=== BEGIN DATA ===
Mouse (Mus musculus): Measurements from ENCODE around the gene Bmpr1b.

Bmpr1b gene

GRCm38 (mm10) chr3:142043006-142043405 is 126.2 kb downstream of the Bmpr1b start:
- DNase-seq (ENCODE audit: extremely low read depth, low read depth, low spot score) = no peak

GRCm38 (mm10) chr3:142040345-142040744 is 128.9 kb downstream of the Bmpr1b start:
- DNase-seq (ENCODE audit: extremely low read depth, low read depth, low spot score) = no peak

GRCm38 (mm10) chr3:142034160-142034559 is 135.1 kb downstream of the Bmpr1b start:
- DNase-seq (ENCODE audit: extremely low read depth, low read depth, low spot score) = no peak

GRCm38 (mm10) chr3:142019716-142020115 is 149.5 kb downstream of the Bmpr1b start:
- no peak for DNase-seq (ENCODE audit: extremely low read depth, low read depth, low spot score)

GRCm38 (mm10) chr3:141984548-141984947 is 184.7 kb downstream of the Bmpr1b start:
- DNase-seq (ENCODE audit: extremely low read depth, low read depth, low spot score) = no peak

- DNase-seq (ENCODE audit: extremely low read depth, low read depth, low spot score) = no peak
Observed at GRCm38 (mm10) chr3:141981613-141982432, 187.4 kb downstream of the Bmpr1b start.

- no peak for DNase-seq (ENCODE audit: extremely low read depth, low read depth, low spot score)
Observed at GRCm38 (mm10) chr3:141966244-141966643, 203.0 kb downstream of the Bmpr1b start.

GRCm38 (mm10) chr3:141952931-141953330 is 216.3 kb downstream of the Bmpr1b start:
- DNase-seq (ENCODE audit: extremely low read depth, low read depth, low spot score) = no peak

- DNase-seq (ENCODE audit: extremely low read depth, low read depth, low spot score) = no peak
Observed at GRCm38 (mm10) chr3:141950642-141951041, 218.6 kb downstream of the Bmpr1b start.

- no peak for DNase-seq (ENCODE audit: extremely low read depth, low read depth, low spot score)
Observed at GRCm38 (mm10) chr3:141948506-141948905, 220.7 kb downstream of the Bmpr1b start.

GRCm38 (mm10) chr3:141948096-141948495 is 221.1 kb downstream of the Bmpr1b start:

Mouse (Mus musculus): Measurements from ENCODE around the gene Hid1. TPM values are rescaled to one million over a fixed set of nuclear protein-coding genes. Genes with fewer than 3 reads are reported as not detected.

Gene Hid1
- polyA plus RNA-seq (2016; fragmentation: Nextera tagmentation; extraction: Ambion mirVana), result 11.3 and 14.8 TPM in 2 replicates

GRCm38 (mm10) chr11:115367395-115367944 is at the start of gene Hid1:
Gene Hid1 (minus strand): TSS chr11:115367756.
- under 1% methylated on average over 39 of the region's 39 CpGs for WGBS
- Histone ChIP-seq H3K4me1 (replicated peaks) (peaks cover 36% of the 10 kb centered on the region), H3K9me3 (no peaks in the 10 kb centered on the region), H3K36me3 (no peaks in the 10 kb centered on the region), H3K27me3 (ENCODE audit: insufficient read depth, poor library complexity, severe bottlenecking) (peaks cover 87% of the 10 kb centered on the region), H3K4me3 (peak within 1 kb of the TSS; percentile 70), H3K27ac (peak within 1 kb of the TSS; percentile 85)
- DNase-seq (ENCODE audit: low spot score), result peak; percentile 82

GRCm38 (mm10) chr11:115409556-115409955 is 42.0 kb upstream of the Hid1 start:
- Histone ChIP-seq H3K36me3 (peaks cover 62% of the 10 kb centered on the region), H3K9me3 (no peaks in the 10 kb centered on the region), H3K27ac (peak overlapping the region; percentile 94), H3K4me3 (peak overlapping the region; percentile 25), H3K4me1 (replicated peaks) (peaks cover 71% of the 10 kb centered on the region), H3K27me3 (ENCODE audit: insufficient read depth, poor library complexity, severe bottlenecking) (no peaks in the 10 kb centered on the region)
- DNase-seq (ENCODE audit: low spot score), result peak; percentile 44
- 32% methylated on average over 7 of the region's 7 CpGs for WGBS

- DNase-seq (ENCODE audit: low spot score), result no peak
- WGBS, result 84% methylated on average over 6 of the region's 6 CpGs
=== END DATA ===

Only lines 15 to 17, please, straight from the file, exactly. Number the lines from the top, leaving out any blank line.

- no peak for DNase-seq (ENCODE audit: extremely low read depth, low read depth, low spot score)
Observed at GRCm38 (mm10) chr3:141966244-141966643, 203.0 kb downstream of the Bmpr1b start.

GRCm38 (mm10) chr3:141952931-141953330 is 216.3 kb downstream of the Bmpr1b start: